I guess this all depends on the bios weather it reports errors or not.

    I have not checked lately but I seriously doubt desktop PC's have any
    logging for ECC errors. Really that old pentium pro system I have was
    really a server motherboard at one time.

    Interesting.

    Alan
  5. Archived from groups: comp.sys.ibm.pc.hardware.chips (More info?)

    Alan Walpool wrote:
    > I have not checked lately but I seriously doubt desktop PC's have any
    > logging for ECC errors. Really that old pentium pro system I have was
    > really a server motherboard at one time.

    Yes, that seems to be the case. The only machines I've used that log
    ECC errors are SGI workstations and Dell servers. Nothing desktop-wise,
    which is a shame.

    There is a linux kernel module that supposedly monitors and reports ECC
    errors, but I haven't been able to get it to compile on my Gentoo (2.6
    kernel) system.

    http://www.anime.net/~goemon/linux-ecc/

    Would be nice if Windows had some sort of equivalent functionality...


    --
    -WD
  6. Archived from groups: comp.sys.ibm.pc.hardware.chips (More info?)

    Will Dormann <wdormann@yahoo.com.invalid> wrote:
    > Alan Walpool wrote:
    > > I have not checked lately but I seriously doubt desktop PC's have any
    > > logging for ECC errors. Really that old pentium pro system I have was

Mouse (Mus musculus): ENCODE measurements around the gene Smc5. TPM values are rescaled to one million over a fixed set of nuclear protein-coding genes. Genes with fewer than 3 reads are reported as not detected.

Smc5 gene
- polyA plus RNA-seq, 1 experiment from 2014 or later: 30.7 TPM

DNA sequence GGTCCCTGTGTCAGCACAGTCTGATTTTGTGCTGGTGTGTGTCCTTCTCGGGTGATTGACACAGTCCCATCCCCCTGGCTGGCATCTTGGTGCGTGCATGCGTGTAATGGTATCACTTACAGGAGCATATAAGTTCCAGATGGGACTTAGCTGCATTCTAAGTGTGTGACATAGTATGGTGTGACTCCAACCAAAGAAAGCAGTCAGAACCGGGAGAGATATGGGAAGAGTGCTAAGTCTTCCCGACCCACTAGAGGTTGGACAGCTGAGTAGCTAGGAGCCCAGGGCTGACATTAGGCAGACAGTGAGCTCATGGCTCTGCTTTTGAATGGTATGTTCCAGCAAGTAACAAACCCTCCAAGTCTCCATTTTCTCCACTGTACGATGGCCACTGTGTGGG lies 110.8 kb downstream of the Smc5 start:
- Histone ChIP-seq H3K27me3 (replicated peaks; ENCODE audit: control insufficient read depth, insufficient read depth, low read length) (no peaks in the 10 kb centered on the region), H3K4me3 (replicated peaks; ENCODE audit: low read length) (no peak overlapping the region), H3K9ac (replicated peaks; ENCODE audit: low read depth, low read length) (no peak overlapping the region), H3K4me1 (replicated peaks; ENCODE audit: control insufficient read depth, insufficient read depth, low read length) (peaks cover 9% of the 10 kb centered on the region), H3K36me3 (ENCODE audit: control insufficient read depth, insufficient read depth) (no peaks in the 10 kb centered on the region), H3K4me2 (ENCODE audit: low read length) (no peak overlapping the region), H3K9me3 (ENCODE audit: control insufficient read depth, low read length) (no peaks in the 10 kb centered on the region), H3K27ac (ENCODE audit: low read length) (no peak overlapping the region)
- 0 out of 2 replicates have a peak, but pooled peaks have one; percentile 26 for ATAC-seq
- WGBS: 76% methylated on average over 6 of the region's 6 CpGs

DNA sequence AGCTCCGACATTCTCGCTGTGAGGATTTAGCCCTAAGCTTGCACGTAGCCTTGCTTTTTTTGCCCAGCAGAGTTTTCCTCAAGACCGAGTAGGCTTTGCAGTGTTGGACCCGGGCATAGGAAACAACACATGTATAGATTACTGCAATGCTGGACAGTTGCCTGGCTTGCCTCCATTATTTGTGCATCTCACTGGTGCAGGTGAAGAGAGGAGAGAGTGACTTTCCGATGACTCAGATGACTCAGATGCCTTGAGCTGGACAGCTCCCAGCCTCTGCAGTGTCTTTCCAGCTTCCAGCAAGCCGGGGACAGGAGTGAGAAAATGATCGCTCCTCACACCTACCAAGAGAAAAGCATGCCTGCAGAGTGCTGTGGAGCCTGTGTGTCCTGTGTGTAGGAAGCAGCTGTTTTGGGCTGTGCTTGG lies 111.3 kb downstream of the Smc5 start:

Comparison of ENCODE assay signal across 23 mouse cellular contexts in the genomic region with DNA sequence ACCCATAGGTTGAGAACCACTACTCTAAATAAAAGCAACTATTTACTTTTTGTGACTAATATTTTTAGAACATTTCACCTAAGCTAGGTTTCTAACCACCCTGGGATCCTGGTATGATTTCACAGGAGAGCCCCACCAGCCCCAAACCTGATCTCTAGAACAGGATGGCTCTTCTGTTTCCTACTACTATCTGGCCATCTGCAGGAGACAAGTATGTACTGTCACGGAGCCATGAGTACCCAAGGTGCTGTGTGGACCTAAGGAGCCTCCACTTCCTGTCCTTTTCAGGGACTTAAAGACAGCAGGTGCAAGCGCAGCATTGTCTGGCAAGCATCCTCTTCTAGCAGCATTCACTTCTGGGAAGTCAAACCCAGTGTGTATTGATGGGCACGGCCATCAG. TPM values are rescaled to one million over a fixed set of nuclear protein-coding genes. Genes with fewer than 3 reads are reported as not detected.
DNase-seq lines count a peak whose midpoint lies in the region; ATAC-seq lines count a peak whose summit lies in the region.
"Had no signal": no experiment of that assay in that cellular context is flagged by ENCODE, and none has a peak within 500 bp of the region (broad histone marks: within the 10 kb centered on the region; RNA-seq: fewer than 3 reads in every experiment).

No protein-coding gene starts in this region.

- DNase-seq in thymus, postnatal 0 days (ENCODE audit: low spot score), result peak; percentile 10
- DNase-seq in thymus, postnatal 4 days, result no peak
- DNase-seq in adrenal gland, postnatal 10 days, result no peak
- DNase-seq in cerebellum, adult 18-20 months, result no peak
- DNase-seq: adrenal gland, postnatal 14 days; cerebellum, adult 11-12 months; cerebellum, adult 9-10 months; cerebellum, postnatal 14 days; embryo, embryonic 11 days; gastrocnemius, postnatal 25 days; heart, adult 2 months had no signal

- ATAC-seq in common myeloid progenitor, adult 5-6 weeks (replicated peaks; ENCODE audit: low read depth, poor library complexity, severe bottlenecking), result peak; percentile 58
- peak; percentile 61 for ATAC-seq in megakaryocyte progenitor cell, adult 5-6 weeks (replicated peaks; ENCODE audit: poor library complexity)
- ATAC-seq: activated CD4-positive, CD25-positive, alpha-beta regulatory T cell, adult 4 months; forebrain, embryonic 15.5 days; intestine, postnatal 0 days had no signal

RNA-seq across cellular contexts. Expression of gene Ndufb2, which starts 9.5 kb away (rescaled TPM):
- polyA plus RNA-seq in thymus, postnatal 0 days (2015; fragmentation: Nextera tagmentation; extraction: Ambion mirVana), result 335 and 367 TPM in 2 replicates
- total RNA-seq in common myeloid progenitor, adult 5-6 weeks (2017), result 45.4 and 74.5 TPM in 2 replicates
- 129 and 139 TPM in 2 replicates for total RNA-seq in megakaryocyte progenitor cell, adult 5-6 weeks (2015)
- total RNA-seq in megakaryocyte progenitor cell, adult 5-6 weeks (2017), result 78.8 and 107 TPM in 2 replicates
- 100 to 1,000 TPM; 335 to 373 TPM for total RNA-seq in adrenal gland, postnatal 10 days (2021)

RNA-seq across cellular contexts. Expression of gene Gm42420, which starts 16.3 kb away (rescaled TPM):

> > really a server motherboard at one time.

    > Yes, that seems to be the case. The only machines I've used that log
    > ECC errors are SGI workstations and Dell servers. Nothing desktop-wise,
    > which is a shame.

    The hardware hooks are there for the 925X series chipset.
    I haven't looked very hard, but IIRC, they're pretty much
    in all the older "high end" desktop chipsets as well, something
    like the 875P.

    Whether software uses those hooks and log (correctable) 1 bit ECC
    errors or not is another story.


    --
    davewang202(at)yahoo(dot)com
  7. Archived from groups: comp.sys.ibm.pc.hardware.chips (More info?)

    On Sun, 12 Dec 2004 10:50:55 -0600, Alan Walpool
    <awalpool@onzedge.net> wrote:

    >Hi,
    >
    >I know this issue has been pretty much been run in the ground, but the
    >last year has changed my mind on this issue.
    >
    >Two cases.
    >
    >1) Very old pentium pro system with ecc memory used for a
    > firewall/bridge. Immediately had a memory parity error show on the
    > screen and the system halted. Checked the memory with memtest and
    > sure enough it was bad. Replaced the memory and everything was back
    > to normal. It took a day to correct the problem, and data was
    > intact. Memory was noname and no warranty.